Level 104
rating: +29+x

I landed in Trinidad at a time when the New World was beginning to lose its wild charm.

This did not bother me. I came here to find fortune, not to make a name for myself. For a long time, I was content with dying in obscurity as long as my life was comfortable.

But as I grew older, the realization that I do not want to be forgotten washed over me abruptly. And so, I travelled. Europe. Africa. Asia.

But wherever I went, it seemed like everything quickly lost its untouched beauty. Once something is mapped, it becomes so small — so familiar.

Now, I no longer fear there being nothing new to find.

Now, I fear the absence of an end.

-Valerio, inhabitant of the Fortress


4e - Environmental

  • Unsafe
  • Unsecure
  • Non-Entity Hazards


Level 104 is a desolate wetland, the only notable landmark being the stone fortress found at its centre. Soft, black clay-like mud makes up the level’s bedrock, making traversing through it difficult without proper equipment.

The air has been described as musty and mouldy, with uncomfortably warm winds carrying the spores of the Emerald Rot. Respiratory protection must be worn, and all open wounds covered to avoid said spores. More information about the disease can be found in the section below.

One may find green crystals poking above the mud throughout the bog. These are the corpses of those affected by the Emerald Rot and should be avoided, as they are frequently targeted by the Collectors. Even if wanderers were willing to trade for them, the effort of dragging a cadaver is not worth the risk of encountering the entities.

The level is meteorologically active, with frequent warm acidic rainfalls. Taking shelter during such storms is a priority. Although basic protective equipment should be capable of withstanding the acid, the risk of sinking into the mud is increased.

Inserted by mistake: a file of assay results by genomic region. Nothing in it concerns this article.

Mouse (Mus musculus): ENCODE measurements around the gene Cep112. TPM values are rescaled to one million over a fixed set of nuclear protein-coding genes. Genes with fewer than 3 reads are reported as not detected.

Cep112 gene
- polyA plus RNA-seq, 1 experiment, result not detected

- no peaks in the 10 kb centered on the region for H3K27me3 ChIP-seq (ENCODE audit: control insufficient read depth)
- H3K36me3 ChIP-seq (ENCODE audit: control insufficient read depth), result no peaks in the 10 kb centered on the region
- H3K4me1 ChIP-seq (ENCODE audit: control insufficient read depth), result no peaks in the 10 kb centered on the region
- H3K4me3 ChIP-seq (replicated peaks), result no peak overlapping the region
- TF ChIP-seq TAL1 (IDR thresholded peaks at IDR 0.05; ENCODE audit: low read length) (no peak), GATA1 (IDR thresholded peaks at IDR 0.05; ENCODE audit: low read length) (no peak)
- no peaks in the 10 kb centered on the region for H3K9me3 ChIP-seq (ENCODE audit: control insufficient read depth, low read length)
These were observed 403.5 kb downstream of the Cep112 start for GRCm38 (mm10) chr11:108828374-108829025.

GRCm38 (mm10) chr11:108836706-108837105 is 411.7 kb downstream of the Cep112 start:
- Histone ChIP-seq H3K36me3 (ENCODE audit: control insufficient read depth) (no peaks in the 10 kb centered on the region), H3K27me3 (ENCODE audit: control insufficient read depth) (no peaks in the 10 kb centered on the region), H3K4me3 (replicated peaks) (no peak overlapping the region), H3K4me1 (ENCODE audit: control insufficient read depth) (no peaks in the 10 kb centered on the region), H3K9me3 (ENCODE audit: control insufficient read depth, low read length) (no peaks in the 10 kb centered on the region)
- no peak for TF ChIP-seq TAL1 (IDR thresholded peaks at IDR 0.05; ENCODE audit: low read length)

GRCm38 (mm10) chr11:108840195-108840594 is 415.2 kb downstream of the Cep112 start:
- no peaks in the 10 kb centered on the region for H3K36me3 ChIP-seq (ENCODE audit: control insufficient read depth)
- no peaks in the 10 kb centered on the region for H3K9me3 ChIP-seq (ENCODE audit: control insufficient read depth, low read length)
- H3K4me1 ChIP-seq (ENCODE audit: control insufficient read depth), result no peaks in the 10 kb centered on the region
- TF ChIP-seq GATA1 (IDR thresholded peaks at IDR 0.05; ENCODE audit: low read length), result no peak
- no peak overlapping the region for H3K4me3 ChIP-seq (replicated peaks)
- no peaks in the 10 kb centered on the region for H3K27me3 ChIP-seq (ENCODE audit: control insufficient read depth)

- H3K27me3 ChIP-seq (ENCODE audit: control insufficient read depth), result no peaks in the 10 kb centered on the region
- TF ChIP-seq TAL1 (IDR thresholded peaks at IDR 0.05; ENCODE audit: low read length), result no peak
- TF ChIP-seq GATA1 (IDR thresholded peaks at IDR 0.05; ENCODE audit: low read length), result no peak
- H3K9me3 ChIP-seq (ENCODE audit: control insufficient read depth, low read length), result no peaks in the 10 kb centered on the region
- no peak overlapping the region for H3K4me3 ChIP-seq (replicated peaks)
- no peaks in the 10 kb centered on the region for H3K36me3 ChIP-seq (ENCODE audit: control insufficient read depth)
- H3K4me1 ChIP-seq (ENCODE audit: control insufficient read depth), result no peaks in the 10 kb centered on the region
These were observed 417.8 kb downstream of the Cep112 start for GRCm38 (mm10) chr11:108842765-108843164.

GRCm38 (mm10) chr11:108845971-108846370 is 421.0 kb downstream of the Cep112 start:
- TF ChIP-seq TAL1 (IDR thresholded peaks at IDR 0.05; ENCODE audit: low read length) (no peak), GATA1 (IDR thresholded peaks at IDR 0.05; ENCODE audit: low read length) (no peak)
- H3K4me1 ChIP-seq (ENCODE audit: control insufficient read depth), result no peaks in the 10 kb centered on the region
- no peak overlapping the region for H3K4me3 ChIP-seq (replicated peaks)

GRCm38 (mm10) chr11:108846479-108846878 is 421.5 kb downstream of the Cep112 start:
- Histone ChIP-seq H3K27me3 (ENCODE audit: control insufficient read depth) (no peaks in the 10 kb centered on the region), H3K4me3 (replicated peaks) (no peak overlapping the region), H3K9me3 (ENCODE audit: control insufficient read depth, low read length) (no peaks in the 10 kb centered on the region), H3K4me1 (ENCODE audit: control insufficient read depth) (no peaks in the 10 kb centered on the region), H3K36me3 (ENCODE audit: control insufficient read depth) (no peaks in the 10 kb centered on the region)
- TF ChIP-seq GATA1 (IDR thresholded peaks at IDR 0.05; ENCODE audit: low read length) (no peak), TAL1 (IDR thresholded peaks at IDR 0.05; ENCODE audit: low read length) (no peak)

Upon arriving in Level 104, the wanderer's primary goal should be reaching the Fortress as it is the safest location here. Not only is it elevated above the bog, but it also contains the level’s main exits and is staffed by friendly wanderers.

Bases, Outposts and Communities

The Fortress

The architecture of the Fortress resembles that of 15th-century Southern Europe — most notably found in the old states of the Italian peninsula. Despite this, modern electrical wiring powering the structure’s floodlights was implemented into the design. They remain constantly active and drain power from a yet-to-be-identified source, basking the structure in filthy yellow light.

Stone canals run throughout the Fortress, carrying tainted green water. Because of this, the structure's many rowboats lay abandoned by the shores, with them sometimes being scrapped for wood. There are some who still make use of the canals or even take the old boats into the greater swamp when the weather allows it, risking infection should their flimsy frame topple.


The Fortress at night.

The Fortress is staffed by a group of wanderers originating from 16th-century Europe. They’ve established leadership based on elective oligarchy, with the chosen Council members being appointed to their positions for life.

Although coming from different social classes and cultural backgrounds, all members of the Fortress share several key characteristics:

  • Their entry into the Backrooms took place in the year 1555.
  • They were a member of an intellectual community interested in the occult.
  • They follow a philosophy which calls for attempting to find the “edge of the world.”

Those inhabiting the Fortress speak what appears to be an amalgamation of different dialects of Latin. Through their encounters with other wanderers, many amongst their community have learned other languages and can translate for new arrivals. Keep in mind that when applying direct translation, the “Backrooms” are referred to as the “New World,” and the “Frontrooms” as the “Old World.”

Despite discouragement from the M.E.G, wanderers inhabiting the Fortress will periodically send out armed scouting parties into the swampland of Level 104. Their apparent reasoning for doing so is tracking down the elusive "edge of the world."

Rarely do such parties return, with most either dying from exposure, succumbing to the Emerald Rot, or being attacked by the Collectors.

It is my great conviction that our continuous struggle is a necessary one. Allow me to once again remind you what it is that we covet.

While it is known by many names, above all, it is a place of peace — one formed from exotic metals and blue alabaster — which lies beyond a great swamp guarded by the hedge knights of some long-forgotten order.

Like an infant instinctively taking its first breath, so did we feel a longing for this place before even learning that it existed.

And so, we must search on. We’ve already sacrificed too much.

Alea iacta est.

-Avraham, member of the Council